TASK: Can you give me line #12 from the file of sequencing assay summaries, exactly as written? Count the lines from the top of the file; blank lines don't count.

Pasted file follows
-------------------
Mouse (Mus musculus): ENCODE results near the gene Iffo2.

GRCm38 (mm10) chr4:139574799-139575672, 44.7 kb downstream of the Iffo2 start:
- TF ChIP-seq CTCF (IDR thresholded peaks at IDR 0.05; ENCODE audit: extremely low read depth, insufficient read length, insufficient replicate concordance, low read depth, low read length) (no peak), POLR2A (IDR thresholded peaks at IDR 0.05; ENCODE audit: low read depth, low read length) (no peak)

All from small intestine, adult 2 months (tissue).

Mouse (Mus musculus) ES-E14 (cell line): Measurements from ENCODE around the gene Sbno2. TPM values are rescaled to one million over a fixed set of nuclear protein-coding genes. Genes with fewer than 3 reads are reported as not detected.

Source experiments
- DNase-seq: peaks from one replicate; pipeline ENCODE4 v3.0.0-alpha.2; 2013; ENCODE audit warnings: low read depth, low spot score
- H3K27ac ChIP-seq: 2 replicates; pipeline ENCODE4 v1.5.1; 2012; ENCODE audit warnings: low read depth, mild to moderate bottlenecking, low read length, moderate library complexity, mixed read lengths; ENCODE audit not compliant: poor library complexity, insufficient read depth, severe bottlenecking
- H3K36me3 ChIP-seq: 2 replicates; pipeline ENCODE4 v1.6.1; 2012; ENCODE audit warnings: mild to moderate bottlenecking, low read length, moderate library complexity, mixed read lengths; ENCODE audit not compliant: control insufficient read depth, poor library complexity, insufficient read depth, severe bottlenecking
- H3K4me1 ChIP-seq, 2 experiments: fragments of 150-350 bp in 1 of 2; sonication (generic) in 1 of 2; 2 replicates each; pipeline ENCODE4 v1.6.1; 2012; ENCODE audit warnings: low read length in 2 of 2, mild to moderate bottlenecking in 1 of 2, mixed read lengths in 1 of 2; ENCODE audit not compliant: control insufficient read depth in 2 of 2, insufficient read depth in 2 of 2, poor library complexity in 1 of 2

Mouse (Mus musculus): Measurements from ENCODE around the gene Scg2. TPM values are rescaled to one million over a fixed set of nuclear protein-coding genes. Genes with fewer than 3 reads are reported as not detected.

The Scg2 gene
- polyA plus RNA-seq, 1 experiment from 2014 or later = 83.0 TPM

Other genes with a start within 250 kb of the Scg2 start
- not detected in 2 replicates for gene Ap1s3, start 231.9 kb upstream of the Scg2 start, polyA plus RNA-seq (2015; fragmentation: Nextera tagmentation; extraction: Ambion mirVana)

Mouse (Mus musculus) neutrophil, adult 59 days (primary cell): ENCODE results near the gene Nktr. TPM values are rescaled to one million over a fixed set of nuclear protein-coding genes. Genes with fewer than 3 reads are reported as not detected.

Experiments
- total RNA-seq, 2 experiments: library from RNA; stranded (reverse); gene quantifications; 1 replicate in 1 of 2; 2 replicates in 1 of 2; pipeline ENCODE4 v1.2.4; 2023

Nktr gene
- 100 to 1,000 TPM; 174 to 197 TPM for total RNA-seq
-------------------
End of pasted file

The Scg2 gene